"This progress report on Federal Civil Defense Administration and the national Civil Defense program during 1952 is one about which reasonable men may honestly differ. Some will read it with real satisfaction in comparing our current state of readiness with that of just one year ago. Others, contrasting our present state of civilian readiness with what would be required in the event of all-out attack on this country with new and more powerful weapons, will take this report as reason for justified alarm. Civil Defense has made real progress despite its newness, lack of funds, and other handicaps. Yet, those who live with Civil Defense are acutely aware of how much more remains to be done before America has the kind of civil defense that will be a formidable force either to keep the peace or to help win a war. Civil Defense preparedness can be a major force in helping keep the peace. This vital reason for civil defense in being has been determined by the National Security Council in weighing the balance of security forces in modern war. Unity, strength, and preparedness on the homefront can help prevent attack on this country. On December 23, 1949, President Truman announced that an atomic explosion had recently taken place in the Soviet Union. From that moment on the program for civil preparedness, particularly against nuclear weapons, became an urgent need for our total national security program."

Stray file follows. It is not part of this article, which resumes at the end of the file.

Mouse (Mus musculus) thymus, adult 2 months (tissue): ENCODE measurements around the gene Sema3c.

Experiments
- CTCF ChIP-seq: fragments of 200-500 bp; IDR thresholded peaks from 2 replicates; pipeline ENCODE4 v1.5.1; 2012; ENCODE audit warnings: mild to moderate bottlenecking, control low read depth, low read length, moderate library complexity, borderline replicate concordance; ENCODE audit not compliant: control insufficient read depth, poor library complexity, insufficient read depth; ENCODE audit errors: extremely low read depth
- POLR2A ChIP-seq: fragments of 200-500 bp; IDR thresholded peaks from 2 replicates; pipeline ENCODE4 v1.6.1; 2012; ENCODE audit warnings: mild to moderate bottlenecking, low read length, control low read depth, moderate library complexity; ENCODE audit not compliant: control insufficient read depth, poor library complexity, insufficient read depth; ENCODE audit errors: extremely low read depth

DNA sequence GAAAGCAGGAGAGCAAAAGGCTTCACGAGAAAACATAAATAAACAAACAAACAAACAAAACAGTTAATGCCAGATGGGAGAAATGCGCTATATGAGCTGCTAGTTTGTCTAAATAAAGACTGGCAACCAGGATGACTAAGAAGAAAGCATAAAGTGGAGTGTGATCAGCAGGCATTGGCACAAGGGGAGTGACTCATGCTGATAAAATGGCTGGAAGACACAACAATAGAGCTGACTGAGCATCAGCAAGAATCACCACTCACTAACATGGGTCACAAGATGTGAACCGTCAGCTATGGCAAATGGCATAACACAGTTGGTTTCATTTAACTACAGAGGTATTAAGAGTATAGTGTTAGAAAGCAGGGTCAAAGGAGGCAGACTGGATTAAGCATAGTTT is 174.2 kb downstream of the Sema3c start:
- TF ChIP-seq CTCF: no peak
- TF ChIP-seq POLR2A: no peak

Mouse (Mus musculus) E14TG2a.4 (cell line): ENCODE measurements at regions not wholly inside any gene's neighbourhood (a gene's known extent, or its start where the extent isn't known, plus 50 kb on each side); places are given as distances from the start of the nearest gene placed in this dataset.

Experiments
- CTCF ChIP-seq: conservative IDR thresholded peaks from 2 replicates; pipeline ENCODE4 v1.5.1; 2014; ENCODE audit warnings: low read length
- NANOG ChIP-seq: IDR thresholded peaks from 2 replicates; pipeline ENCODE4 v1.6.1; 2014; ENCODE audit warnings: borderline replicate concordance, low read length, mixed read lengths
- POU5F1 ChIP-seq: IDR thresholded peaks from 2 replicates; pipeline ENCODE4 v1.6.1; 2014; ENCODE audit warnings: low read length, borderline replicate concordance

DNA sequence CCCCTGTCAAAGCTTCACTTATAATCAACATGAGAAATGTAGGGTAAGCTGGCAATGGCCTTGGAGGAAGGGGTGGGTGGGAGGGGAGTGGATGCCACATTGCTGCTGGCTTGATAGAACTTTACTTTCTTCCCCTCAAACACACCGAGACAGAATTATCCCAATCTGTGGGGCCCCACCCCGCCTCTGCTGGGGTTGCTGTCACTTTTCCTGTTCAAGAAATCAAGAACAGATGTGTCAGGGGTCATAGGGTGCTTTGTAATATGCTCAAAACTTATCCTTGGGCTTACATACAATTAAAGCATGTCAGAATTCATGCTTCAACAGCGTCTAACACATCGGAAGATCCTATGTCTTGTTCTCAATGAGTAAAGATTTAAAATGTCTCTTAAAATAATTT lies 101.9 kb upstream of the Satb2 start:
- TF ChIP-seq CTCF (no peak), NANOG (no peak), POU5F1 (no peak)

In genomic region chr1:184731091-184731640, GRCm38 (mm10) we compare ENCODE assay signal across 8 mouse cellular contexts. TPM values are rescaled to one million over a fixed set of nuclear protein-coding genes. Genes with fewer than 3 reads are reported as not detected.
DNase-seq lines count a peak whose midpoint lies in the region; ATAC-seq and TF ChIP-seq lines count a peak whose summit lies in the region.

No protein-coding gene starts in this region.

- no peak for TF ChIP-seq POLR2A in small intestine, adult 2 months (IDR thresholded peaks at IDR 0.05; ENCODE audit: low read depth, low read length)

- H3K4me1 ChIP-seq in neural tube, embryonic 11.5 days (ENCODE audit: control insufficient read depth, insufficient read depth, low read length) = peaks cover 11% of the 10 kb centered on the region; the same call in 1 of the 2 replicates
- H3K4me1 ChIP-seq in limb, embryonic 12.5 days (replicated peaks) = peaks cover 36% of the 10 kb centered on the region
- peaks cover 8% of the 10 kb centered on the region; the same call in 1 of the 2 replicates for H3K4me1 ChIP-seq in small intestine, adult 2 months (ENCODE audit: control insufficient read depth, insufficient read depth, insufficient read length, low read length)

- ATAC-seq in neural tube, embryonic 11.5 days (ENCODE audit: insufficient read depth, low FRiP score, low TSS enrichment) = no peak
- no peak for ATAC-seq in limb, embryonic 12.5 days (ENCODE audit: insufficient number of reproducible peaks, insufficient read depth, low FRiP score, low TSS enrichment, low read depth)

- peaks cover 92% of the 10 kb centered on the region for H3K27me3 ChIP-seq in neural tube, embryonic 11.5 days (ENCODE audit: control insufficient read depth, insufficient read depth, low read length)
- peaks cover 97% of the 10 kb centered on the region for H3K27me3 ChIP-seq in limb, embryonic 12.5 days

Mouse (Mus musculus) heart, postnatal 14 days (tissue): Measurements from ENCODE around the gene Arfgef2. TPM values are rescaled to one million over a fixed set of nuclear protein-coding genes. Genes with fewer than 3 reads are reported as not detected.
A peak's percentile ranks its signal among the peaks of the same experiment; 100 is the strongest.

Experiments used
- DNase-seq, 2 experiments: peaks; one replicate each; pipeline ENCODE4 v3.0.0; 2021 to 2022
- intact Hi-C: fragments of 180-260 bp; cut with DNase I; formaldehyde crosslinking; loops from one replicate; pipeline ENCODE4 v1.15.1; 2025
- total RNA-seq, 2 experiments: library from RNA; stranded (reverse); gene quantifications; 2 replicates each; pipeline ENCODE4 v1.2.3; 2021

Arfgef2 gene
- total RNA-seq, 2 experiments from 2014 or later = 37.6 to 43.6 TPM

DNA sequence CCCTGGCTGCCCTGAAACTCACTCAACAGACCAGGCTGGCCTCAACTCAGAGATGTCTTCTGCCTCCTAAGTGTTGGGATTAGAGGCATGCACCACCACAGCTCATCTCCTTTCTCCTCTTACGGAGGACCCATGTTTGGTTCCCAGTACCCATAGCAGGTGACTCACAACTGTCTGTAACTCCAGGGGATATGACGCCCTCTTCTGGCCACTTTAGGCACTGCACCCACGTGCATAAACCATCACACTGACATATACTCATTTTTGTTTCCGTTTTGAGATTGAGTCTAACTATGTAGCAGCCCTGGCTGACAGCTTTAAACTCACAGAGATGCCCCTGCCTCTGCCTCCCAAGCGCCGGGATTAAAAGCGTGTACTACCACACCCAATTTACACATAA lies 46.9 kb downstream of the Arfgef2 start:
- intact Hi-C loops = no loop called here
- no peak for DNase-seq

United States Emergency Management Institute: http://training.fema.gov/EMIWeb/edu/